After the first World War, there was a resurgence of the Ku Klux Klan influence in the United States - another decade of racial hatred and open lawlessness had set in, in which Negroes were again prominent among the victims. African people were by this time more than ready for a Moses, and only a Black Man could express the depth of their feelings. Marcus Garvey settled that question for thousands by forming the U.S. branch of the U.N.I.A. & A.C.L. in June 1917.

    On June 10, 1940, at the age of 53, MARCUS MOSIAH GARVEY died in London of a severe stroke without having set foot in Africa, but his impact there was tremendous. He left a rich legacy of history for us to study and utilize in our continued quest for independence and liberation as a people.

    Brief History of Some of The many Afrikan Heroes that Established the Path that Marcus Garvey Followed.

    Prince Hall. Born in 1748, started the Afrikan Lodge in 1776. Fought against the Massachusetts slave trade.

    Olaudah Equiano & Ottobah Cugoano. First Afrikans to write books in english in 1789 promoting emancipation of Afrikans.

    Bookman Dutty. Originator of the Haitian Revolution, 1792.

    Toussaint L'Ouverture and Henri Christophe were military leaders (generals) in Haitian revolution.

    Jean-Jacques Dessalines. Declared Haiti free in 1804.

    Gabriel Prosser. Organized rebellion of 40,000 slaves in Virginia in the 1800s.

    Paul Cuffe. Formed Friendly Society for the Emigration of Free Afrikans in 1811 and transported Afrikans to Sierra Leone at own expense.

    Chaka Zulu. Greatest Afrikan warrior, general, military genius. Started consolidation of Southern Afrika in 1812.

    Richard Allen. Formed Afrikan Methodist Episcopal Church in 1816.

    Absalom Jones. Founder of the Free Afrikans Society and The Sons of Afrikans Society.

    John B. Russwurm. Founded and edited 1st black newspaper in US, The Freedom's Journal in 1826. Repatriated to Liberia in 1829.

    David Walker. 1829 wrote book titled, Appeal to the "Coloured" Citizens of the World. Philosophical & spiritual father of all who followed the revolutionary path of radical resistance.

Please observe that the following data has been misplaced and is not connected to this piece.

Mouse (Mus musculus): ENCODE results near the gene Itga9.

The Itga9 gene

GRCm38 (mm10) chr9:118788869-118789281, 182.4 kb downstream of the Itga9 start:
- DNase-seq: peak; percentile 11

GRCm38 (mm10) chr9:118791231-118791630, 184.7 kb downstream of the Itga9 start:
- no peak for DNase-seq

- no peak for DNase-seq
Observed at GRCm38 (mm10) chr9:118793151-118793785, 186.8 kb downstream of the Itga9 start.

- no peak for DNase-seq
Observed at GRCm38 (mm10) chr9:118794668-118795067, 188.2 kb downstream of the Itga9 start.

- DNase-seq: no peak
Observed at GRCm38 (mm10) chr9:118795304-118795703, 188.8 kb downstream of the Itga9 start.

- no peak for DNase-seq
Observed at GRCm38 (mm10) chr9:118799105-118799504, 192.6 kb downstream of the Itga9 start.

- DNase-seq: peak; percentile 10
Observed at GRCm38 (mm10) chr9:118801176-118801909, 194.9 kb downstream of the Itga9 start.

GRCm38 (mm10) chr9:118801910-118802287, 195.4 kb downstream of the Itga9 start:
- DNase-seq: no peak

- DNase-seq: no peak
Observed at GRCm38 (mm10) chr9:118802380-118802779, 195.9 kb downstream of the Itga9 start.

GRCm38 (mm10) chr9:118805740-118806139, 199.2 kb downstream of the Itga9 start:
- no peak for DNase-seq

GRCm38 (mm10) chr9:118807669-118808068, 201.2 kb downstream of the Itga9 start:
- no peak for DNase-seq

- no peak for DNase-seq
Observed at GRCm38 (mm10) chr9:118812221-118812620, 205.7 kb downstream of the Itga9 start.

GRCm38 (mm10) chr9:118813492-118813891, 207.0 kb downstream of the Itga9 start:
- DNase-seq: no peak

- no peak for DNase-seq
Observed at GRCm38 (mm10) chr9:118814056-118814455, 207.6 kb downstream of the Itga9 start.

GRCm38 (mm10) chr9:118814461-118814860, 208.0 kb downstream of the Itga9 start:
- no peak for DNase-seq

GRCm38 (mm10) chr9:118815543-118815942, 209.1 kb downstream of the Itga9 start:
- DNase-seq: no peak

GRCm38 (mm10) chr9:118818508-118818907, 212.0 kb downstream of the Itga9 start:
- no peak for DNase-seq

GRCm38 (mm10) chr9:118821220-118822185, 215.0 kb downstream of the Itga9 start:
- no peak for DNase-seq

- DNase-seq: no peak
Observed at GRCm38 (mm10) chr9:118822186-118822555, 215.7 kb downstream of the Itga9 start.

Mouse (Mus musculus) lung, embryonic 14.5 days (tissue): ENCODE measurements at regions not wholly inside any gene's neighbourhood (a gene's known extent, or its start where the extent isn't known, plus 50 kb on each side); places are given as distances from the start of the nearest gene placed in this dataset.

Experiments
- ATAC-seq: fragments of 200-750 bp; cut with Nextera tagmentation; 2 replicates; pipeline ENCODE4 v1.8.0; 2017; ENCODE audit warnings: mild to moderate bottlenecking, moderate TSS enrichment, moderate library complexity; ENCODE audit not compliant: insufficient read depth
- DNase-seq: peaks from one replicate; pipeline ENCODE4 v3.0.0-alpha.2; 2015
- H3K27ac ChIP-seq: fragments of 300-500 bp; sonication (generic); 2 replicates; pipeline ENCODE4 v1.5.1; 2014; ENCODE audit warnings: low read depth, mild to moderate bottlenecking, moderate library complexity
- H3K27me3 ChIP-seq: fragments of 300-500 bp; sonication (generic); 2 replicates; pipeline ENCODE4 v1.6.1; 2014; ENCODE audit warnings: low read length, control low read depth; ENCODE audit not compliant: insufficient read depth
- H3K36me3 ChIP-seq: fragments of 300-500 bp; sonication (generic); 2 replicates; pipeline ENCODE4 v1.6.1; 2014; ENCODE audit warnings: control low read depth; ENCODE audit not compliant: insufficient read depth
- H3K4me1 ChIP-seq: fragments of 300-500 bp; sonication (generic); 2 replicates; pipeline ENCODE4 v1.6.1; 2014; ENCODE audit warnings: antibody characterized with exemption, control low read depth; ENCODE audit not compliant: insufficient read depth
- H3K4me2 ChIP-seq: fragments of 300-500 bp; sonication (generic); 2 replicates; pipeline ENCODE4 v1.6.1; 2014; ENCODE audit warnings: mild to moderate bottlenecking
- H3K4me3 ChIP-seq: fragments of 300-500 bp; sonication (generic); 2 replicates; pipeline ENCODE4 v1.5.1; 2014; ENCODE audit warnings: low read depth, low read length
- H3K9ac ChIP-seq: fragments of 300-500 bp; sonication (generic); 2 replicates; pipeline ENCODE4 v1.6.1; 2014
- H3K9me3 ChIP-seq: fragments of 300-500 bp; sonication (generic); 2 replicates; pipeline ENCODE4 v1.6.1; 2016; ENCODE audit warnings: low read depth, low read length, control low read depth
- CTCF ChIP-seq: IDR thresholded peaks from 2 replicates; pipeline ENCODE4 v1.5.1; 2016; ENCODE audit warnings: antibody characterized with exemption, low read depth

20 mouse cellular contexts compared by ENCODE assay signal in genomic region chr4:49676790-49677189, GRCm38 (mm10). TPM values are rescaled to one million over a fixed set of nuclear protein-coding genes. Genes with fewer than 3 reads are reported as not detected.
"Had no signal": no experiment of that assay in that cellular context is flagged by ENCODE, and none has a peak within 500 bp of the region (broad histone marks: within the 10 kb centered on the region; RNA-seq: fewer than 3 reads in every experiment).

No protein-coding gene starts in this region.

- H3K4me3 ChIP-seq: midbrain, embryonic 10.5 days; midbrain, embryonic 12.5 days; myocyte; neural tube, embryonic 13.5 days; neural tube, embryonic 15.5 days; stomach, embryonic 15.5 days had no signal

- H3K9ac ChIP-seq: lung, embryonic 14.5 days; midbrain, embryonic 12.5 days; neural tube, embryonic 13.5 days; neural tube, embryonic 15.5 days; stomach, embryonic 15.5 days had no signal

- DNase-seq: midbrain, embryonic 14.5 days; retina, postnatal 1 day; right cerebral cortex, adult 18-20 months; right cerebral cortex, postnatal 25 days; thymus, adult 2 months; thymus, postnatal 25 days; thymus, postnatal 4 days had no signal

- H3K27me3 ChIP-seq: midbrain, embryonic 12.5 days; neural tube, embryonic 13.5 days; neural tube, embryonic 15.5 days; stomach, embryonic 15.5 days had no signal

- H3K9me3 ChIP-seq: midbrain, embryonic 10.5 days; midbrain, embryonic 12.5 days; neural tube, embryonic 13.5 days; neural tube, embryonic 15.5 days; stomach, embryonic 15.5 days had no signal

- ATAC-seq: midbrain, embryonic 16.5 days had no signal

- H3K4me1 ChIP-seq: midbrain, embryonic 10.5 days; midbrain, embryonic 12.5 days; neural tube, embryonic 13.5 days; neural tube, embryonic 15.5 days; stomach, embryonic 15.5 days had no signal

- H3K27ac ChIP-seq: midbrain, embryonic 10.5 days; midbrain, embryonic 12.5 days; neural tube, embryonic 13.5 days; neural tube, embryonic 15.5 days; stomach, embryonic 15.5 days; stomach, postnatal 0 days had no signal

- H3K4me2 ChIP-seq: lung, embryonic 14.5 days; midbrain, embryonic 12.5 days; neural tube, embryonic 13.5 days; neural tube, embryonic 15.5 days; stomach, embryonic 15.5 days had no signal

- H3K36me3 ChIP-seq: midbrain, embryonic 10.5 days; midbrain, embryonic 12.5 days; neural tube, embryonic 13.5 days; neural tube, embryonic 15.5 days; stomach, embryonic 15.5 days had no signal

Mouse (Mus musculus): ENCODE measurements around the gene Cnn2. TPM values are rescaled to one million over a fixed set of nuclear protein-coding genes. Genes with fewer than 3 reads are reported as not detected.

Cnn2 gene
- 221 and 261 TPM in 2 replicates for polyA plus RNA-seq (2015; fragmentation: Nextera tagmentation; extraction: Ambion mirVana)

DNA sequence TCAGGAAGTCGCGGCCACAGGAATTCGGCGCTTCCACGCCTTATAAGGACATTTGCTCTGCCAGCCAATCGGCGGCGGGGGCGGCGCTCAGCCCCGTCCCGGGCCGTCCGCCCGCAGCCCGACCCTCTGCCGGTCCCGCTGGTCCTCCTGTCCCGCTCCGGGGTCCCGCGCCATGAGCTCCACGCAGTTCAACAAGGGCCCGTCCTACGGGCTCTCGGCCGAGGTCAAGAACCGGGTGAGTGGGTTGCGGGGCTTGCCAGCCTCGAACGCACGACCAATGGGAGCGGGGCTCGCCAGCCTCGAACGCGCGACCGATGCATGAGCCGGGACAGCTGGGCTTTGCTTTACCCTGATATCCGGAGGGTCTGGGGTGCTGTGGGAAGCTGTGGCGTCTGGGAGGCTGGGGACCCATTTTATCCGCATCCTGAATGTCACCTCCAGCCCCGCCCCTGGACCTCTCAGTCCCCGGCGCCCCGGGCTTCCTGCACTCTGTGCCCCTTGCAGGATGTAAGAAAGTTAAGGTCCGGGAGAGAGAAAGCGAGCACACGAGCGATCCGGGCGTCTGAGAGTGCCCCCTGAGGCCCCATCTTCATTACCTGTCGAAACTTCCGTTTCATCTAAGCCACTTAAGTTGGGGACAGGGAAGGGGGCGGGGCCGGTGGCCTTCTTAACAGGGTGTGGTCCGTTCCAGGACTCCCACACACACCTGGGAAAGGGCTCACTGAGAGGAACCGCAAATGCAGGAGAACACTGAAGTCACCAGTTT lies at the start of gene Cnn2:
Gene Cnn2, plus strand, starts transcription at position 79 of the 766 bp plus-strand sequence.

Samuel "Daddy" Sharpe. Leader of one of the greatest rebellions in Jamaica, the Baptist War in 1831-32 which contributed to emancipation. Executed in 1833 by british.

    H.H. Garnett. Founder of African Civilization Society. 1843 convention called for slaves to revolt.

    Frederick Douglas. Greatest spokes-person of his day for abolition of slavery. Autobiography written in 1845, A Narrative of the Life of Frederick Douglas: An American Slave.

    Martin Delaney. Father of Black Nationalism, co-edited the North Star with Frederick Douglas and in 1859 lead an exploratory party of free Afrikans to Afrika. Made agreements with Nigerian kings for the resettlement of Afrikans.

    Harriet Tubman. Born a slave to become leader of underground railroad in 1850s.

    E. W. Blyden. 1832-1912; Returned to Afrika in 1851. President of Liberia College. Wrote in 1887, Islam, Christianity & the Negro Race.

    JA JA. Merchant prince of Nigeria. Deported from Nigeria in 1860 by the british because he controlled the palm oil industry.

    Paul Bogle. Leader of rebellion in Jamaica in 1865.

    The Fanti Federation. 1865, Ghana. Wrote constitution and petitioned the british for the independence of the Gold Coast.

    Sojourner Truth. Preacher, abolitionist and lecturer. Fought for better educational opportunities for Afrikans following american civil war until death in 1883.

    Bishop Henry McNeal Turner. Greatest advocate of repatriation before Garvey. 1870.

    Samory Toure. Brilliant military general who fought successfully against the french in Sudan for 18 years. Died in exile in 1900.

    "The Mahidi", Mohammed Ahmed. Freed Sudan from the british before his death in 1885.

    Hubert Harrison. Founder of the Liberty League and influential on Garvey's philosophy.

    Dr Robert Love. Publisher of the Jamaica Advocate 1894-1905, militant journalist. Gave Garvey elocution lessons. Anti-colonial fighter. Promoted race-consciousness.

    Prempeh. King of the Ashanti; exiled by british in 1896.

    Queen Asantewa. Lead the Ya Asantewa War in 1900 against the british in Ghana.

    Booker T. Washington. Founder of Tuskegee Institute. Wrote, Up From Slavery, published in 1901.

    Free Uganda
  • When Uganda Soldiers(UPDF) step foot in Somalia, shoot to kill

    Virunga Mountains

    People's Media: